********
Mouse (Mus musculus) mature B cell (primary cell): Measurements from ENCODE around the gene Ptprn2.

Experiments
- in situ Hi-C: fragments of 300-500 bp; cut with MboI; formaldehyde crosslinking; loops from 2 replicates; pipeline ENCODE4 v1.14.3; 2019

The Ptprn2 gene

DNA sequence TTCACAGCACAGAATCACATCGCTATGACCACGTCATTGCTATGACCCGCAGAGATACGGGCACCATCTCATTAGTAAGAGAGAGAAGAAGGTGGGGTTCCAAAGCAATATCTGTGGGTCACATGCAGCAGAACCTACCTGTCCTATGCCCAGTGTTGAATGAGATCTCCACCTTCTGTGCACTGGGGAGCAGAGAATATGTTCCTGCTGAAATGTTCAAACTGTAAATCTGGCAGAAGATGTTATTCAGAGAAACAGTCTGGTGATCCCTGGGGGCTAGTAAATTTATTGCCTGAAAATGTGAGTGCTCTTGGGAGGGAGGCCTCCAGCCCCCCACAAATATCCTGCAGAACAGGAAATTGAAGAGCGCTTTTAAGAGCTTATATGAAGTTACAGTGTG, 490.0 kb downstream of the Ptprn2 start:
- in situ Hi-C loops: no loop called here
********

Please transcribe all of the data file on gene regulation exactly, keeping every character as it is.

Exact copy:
Mouse (Mus musculus) mature B cell (primary cell): Measurements from ENCODE around the gene Ptprn2.

Experiments
- in situ Hi-C: fragments of 300-500 bp; cut with MboI; formaldehyde crosslinking; loops from 2 replicates; pipeline ENCODE4 v1.14.3; 2019

The Ptprn2 gene

DNA sequence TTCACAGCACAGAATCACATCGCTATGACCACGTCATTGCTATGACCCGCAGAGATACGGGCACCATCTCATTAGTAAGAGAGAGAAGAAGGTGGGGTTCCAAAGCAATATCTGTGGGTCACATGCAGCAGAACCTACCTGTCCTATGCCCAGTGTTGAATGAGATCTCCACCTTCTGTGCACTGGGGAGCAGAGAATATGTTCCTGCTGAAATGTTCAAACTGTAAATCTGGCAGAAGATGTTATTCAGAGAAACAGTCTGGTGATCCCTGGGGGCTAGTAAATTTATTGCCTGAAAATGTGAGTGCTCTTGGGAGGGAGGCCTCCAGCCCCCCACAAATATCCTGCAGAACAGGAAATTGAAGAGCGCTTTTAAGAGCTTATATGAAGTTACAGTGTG, 490.0 kb downstream of the Ptprn2 start:
- in situ Hi-C loops: no loop called here